Smartphones have made it easier than ever to learn about wine. Instantly, we can rate, record and share wines, translate terms or pull up maps of distant regions. Phones are used increasingly to analyze, educate and advertise in ways that have changed how we interact with what’s in our glass. Here are a few ways that producers have harnessed the power of phones to change the way people drink wine.
1. QR codes
QR codes, the square stamps often found on retail packaging, have made their way into the wine world. A quick scan can offer information and features that the producer couldn’t fit on the label, and more.
The codes are a way to nurture customer curiosity. Many people already shop with a phone in hand, whether to look up vintage or text about what’s for dinner. They’re useful in grocery stores and places where a wine expert may not be present, and they allow the producer to be part of the conversation.
Some see QR codes as the tech version of “shelf talkers,” the short descriptions found alongside price information in stores. Winemakers also offer special deals or other incentives through the codes.
Buyer beware, however: Since the information embedded in QR codes is provided by the winery, they’re more likely to include only accolades. If you’re seeking critical reviews, look elsewhere.
2. Counterfeit detection
QR codes can serve another function on higher-end bottles. As counterfeiting techniques become more sophisticated, serialization (the numbering of bottles) and holograms are less reliable than ever to prevent fraud.
While some may associate counterfeiting with high-profile wine auctions and rare bottles, the risk is actually highest in brands that produce more than 10,000 cases per year of bottles ranging from $50 to $250.
Thomas Weiss is the chief executive officer and founder of Authentic Vision, a company that produces secure tags for wine labels. He says serialization, or the numbering of bottles, relies too heavily on the security of the supply chain. Weiss says his company’s high-tech labels are akin to fingerprinting. The company aims to create an end-to-end system that guarantees authenticity. Smartphones can allow consumers to authenticate wines on-site, before purchase.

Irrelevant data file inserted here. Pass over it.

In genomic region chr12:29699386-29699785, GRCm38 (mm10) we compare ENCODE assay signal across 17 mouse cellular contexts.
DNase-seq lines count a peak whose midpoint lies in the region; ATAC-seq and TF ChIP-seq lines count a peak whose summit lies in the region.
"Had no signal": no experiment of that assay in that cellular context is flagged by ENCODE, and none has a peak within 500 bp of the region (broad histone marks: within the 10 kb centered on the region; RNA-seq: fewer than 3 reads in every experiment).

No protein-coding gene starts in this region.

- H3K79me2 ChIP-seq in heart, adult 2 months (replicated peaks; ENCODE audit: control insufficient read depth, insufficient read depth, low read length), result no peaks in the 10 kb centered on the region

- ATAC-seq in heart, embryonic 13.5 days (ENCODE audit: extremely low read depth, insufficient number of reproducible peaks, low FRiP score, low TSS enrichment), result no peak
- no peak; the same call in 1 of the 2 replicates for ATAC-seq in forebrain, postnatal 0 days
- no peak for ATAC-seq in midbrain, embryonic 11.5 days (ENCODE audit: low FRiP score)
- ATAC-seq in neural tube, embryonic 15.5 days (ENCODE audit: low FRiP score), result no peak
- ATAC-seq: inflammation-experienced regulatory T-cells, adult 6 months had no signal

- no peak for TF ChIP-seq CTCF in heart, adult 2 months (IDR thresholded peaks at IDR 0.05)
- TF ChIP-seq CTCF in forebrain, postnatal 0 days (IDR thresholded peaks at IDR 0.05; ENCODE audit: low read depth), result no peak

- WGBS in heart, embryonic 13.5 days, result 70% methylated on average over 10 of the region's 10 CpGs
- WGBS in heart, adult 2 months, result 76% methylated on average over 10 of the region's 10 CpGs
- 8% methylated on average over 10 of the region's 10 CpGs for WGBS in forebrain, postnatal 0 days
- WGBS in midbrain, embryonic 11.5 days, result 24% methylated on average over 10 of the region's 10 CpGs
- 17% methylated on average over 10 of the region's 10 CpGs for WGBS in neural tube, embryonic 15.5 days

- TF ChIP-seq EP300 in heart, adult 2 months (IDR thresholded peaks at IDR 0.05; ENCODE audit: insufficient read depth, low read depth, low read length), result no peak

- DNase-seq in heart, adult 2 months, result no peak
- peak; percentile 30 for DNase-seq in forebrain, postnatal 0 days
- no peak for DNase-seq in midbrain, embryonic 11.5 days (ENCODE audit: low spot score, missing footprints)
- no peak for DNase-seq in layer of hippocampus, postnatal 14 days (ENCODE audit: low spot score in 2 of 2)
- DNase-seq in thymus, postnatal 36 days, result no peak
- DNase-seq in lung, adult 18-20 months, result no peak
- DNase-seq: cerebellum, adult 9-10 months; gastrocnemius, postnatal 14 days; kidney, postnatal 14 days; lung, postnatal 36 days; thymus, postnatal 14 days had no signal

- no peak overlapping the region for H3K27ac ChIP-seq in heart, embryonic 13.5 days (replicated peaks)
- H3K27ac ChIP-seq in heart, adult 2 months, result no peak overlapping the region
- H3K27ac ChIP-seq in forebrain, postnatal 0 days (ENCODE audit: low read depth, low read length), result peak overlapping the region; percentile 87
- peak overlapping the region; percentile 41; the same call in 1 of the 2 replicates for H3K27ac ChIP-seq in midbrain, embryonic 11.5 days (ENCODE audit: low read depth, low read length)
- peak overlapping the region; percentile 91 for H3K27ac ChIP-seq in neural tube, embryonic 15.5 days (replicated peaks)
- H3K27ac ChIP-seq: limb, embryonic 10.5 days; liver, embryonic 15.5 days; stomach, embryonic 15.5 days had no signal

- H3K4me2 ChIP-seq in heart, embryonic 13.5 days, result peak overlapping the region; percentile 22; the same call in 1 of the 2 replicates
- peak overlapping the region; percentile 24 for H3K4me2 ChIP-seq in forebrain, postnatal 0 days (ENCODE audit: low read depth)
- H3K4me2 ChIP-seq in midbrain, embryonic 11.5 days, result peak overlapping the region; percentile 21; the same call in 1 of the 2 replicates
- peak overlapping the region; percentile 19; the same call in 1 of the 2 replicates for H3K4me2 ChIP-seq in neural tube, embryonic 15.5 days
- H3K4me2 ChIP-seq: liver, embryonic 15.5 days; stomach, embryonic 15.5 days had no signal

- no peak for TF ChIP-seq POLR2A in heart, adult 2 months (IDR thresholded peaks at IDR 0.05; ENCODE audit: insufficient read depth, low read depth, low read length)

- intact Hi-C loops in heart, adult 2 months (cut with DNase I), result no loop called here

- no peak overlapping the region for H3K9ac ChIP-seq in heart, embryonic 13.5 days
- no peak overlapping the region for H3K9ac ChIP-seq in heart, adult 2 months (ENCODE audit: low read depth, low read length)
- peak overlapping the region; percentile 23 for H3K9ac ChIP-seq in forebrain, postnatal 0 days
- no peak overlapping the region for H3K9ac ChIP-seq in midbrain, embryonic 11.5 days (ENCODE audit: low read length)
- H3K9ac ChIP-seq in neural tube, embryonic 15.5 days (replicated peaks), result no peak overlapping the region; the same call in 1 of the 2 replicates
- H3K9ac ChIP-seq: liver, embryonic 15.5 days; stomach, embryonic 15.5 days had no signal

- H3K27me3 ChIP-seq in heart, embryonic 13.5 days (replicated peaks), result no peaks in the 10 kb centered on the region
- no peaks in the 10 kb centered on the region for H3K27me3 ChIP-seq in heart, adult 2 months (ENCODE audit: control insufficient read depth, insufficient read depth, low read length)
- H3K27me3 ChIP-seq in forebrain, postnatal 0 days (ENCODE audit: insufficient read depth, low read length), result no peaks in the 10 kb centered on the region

It’s worth noting that a consumer’s information from QR codes, whether for security or education, is trackable. “The data is owned by the brand,” says Weiss. While that information could simply be used to inform marketing decisions, it may be enough to dissuade some privacy-minded wine lovers from participating.
3. Augmented reality labels
An Australian wine brand, 19 Crimes, employs augmented reality in its labels. Through its app, you can scan labels, each decorated with a different historical convicts exiled to Australia for at least one of 19 crimes that bore such punishment. Hover your smartphone over the image and the convict’s portrait comes to life to recount their tale of banishment.
Unlike QR-coded tech sheets, don’t expect notes on growing seasons or farming practices here. These enhanced bottles seek to entice casual consumers. The project has been so far been wildly successful, with marketing firm J. Walter Thompson, claiming the 19 Crimes AR labels have had 153 million views to date.
Treasury Wine Estates, the global wine producer and distributor behind 19 Crimes, promotes a few other brands with these interactive labels, all accessible from the Living Wine Labels app. Among them are Napa and Sonoma bottlings from Chateau St. Jean, as well as a range of wines created for the TV show The Walking Dead.
Aerators are a popular device aimed to enhance wine. But Aveine, which claims to be the first “smart” aerator, touts that its product will tailor itself to the specific needs of your bottle. Scan the label via its app, and artificial intelligence will identify the bottle, and use information like grape, color and vintage to calibrate the right amount of air to incorporate into your pour.
While still in the prototype stage (the company is currently accepting pre-orders through their IndieGogo page), the app also aims to integrate social media as well as tips from sommeliers and grape growers, which can be used with or without the actual aerator.
“Not all wine drinkers are connoisseurs, and yet they all want to get the best of what they drink,” said Orna Bembaron, a company representative. “There are indeed apps to help us in every aspect of our lives. This technical revolution allows the wine lovers, expert or young novice to stay informed at any time.”
An alternative to the bottle aerator is the iSommelier, a smart decanter system that filters air through the base of its carafe to oxygenate wine. Much like the Aveine, iSommelier allows you to scan your bottle with your phone and offers information about the optimal intensity and duration of the decanting process. It claims to accomplish in minutes what could take hours of conventional decanting. That can make a huge difference with certain wines like full-bodied reds, aged expressions or reductive styles.
Starting at $500 (and $800 for the Pro model that incorporates additional smartphone features), the iSommelier is best suited to someone already in the habit of decanting, or people who don’t want to make guests wait for the perfect pour.